leads to relatively slow image reconstructions as it requires

thousands of forward problem computations. In this study

we employed around one million iterations for all image

reconstructions (see Figs. 46). The speed of computation

for these SA inversions was around 20 s per image, quite

similar to iterative linear methods like projected Landweber.

Ten different flow patterns were generated and sets of

measurements, during around 30 s, were collected for each

pattern. We inverted the whole data set as a single process,

in order to reduce the numerical burden by considering the

solution for one image reconstruction as an initial guess for

the next one.

In Fig. 4 we summarize the whole set of test cases

and their corresponding reconstructed images. We have

chosen a representative image for each one of the ten flow

patterns simulated during the experiment. The first snapshot

(a) corresponds to an initial stratified flow slightly rotated

to the right by 15 , because of a wrong orientation of

the sensor at the beginning of the experiment. The second

snapshot (b) shows an intermittent flow thickening towards

the centre of the pipe when the liquid flow rate has been

Fig. 4. Image reconstruction for ten two-phase gasoil test flows from

ECT data. The estimated images were achieved after around 1 million

iterations of the SA method. Dark grey and white represent low (air) and

high permittivity (oil) components, respectively. (a) Stratified flow, (b)

intermittent flow, (c)(e) stratified/wavy flows, (f)(h) annular flows, (i)(j)

fully thin annular flows.

represent low and high permittivity materials, respectively. Sequence goes

from top to bottom and from left to right, and delay time between frames is

50 ms.

gas flow rate was maintained low (close to zero). Then the

speed of the gas flow is increased from 2.6 to 17 m/s while

the liquid flow rate is maintained low (speeds between 0.06

and 1.4 m/s). Wavy stratified (c)(e), annular (f)(h) and

fully thin annular flows (i)(j) are then obtained. Essentially

five flow patterns were reconstructed: stratified, intermittent,

wavy stratified, annular and extremely thin annular (almost

empty) flows. These patterns correspond to the typical flow

regimes reported in the literature [15] for the liquid and gas

velocities reported previously in this paragraph.

One of the most complex patterns we found was a

stratified-intermittent flow (the compressor had been turned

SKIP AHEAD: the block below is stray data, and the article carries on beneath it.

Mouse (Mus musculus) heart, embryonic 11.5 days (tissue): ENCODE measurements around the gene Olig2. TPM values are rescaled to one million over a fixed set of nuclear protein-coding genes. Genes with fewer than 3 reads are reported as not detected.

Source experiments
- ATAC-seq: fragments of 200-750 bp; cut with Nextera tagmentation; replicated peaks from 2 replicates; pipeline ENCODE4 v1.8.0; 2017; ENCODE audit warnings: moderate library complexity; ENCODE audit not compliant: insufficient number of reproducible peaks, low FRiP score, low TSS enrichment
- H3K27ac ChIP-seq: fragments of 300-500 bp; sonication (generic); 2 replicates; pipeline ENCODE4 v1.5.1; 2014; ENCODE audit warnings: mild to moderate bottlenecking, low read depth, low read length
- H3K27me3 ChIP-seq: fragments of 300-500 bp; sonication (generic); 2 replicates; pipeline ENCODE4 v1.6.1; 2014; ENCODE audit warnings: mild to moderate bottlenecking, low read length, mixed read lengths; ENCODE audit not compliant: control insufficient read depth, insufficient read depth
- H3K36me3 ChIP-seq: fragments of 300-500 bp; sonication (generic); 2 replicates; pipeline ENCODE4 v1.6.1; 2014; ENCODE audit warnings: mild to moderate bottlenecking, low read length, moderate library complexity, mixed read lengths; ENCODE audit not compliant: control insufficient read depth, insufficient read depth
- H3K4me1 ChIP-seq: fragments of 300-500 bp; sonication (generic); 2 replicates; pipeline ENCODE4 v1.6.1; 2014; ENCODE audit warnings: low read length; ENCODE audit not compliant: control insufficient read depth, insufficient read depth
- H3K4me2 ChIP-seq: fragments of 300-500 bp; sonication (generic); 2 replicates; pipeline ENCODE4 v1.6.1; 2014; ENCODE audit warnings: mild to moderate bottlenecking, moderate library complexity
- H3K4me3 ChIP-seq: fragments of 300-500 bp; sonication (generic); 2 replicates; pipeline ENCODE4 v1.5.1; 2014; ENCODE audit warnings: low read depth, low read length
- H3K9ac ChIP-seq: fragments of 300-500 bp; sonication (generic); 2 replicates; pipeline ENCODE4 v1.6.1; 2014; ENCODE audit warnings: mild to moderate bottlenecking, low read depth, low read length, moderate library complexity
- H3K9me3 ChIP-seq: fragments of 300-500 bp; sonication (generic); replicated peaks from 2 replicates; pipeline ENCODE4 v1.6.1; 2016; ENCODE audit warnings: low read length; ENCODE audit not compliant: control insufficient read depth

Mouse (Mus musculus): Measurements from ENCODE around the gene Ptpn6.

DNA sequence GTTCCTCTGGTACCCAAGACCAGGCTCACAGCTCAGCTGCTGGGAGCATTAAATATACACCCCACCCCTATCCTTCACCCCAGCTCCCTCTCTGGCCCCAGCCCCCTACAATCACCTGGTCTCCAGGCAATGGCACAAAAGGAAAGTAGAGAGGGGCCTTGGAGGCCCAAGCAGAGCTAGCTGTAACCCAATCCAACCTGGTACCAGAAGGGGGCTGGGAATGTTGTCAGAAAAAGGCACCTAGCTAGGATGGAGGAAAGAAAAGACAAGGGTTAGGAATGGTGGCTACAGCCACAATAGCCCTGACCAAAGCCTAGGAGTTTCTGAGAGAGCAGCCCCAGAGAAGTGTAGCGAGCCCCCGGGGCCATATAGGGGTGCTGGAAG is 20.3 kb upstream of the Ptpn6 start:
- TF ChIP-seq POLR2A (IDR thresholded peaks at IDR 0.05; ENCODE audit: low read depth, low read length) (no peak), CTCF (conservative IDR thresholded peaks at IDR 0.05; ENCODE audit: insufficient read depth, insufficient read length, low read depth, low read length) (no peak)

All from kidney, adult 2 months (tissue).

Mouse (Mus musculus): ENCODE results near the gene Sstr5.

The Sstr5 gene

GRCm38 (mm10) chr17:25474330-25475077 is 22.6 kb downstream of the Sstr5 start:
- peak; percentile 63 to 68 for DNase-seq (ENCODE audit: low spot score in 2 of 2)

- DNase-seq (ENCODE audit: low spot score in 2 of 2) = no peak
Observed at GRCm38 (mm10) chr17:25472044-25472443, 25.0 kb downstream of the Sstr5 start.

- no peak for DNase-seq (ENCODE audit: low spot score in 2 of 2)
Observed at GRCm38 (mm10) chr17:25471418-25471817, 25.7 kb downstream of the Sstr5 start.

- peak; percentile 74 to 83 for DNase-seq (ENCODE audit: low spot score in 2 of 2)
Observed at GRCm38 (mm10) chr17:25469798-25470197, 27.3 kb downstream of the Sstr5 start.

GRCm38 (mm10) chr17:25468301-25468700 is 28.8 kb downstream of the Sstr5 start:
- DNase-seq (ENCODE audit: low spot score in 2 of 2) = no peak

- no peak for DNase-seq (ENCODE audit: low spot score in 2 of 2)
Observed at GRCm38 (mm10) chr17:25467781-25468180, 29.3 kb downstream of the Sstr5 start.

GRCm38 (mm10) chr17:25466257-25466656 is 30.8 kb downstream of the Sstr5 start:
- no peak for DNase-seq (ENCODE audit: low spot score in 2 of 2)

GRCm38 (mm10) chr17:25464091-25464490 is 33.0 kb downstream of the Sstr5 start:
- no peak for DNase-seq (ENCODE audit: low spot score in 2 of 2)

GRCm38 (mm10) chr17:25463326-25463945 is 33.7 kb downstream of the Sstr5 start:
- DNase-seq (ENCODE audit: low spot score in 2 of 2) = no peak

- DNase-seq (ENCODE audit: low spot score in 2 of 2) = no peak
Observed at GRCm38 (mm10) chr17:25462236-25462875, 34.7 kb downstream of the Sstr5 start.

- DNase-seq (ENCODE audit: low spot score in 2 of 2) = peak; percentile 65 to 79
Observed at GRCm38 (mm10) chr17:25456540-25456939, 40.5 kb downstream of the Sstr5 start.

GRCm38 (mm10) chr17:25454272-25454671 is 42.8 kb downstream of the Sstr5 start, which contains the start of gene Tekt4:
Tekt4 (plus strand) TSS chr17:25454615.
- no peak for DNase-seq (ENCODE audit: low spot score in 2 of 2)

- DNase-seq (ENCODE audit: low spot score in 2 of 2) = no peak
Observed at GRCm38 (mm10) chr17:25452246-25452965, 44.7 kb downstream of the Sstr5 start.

on). As can be seen in Figs. 5 and 6, large oscillations of

the flow are observed in the first snapshots, forming semiannular patterns close to the sensor wall. The liquid flow

162

some loss of image accuracy).

Acknowledgements

We thank J.C. Gamio and W.Q. Yang for their fruitful

discussions on linear inversion algorithms applied to

capacitance tomography. The advice of M. Sen has also

been very helpful for the implementation of the simulated

annealing algorithm. This contribution was supported by

project IMP/D.002613(IPOA).

References

white represent low and high permittivity materials, respectively. Sequence

goes from top to bottom and from left to right, and delay time between

frames is 50 ms.

rate has been increased maintaining the gas flow rate low. An

intermittent flow pattern is then observed, with an alternant

occurrence of slugs and stratified flows.

It is interesting to notice that the gasoil interfaces

are much better defined and sharper than the highly

smooth interfaces obtained using local linear approaches

and the LBP method. Visualizations using LBP are limited

because half of the image contours are not specifically

interfaces; however they give a regular indication of the flow

composition [16].

6. Conclusions

This hybrid method (linear forward problem and

nonlinear inverse modelling) does not require a good starting

model and has been found to be successful in inversion of

permittivity images from real dynamic ECT data. In this

paper, the method has been validated by using real ECT

data for two-phase gasoil flows. The SA method produced

satisfactory image reconstructions for all the studied cases.

We found the SA method to be a powerful tool for

routine interpretation of ECT data in two-phase gasoil flow

imaging.

The SA inversion of gasoil two-phase flows ECT data

with linear forward modelling provided us very promising

results, as we preserved the level of accuracy previously

reported for static physical models [12] and we were able to

overcome one of the drawbacks of the method: its relatively

high computation time. We found this method to be as fast

as iterative-linear methods such as projected Landweber. In

this work we spent around 20 s of CPU time for each image

reconstruction (after one million iterations). So, SA is not a

real-time operation method, but it can operate properly even

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Systems Design and Analysis, 1922 July, Manchester, UK.